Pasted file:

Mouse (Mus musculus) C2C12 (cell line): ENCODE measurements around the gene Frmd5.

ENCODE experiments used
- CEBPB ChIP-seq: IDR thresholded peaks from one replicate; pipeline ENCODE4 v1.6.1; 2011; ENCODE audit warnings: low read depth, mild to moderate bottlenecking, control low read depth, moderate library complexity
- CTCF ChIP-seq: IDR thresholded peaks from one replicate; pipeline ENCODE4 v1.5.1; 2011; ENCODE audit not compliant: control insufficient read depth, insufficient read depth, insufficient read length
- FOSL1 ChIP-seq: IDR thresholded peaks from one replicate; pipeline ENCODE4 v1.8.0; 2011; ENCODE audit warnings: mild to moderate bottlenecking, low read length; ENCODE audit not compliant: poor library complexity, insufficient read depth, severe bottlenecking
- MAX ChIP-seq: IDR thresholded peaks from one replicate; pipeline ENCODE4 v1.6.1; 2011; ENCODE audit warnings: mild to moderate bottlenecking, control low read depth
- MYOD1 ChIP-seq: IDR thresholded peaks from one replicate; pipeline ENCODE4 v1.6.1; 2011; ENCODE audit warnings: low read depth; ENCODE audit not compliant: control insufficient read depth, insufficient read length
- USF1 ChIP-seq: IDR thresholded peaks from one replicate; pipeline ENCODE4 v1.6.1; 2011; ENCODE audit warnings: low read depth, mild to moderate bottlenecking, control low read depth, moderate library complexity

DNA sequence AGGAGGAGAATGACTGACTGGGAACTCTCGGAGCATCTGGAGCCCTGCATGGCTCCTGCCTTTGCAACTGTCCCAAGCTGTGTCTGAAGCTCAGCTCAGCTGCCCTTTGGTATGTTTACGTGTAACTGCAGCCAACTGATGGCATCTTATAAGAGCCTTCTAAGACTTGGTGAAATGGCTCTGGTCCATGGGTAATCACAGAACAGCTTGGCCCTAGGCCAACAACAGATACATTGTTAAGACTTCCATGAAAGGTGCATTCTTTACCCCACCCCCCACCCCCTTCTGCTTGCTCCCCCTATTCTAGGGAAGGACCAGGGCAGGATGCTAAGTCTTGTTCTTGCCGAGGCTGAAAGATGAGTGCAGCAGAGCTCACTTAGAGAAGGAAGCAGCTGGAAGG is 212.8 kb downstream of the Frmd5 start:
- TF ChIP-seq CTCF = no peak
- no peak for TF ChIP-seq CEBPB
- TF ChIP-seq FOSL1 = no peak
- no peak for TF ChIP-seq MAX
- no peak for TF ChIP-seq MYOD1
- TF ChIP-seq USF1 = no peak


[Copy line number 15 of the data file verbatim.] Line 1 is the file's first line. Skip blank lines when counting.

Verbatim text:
- TF ChIP-seq USF1 = no peak